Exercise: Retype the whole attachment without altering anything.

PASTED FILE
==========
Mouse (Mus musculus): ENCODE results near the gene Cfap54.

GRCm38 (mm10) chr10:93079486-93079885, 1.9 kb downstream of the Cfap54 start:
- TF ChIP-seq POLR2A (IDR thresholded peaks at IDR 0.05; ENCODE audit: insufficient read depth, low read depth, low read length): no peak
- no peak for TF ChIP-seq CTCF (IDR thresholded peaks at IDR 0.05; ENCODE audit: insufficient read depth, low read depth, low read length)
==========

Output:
Mouse (Mus musculus): ENCODE results near the gene Cfap54.

GRCm38 (mm10) chr10:93079486-93079885, 1.9 kb downstream of the Cfap54 start:
- TF ChIP-seq POLR2A (IDR thresholded peaks at IDR 0.05; ENCODE audit: insufficient read depth, low read depth, low read length): no peak
- no peak for TF ChIP-seq CTCF (IDR thresholded peaks at IDR 0.05; ENCODE audit: insufficient read depth, low read depth, low read length)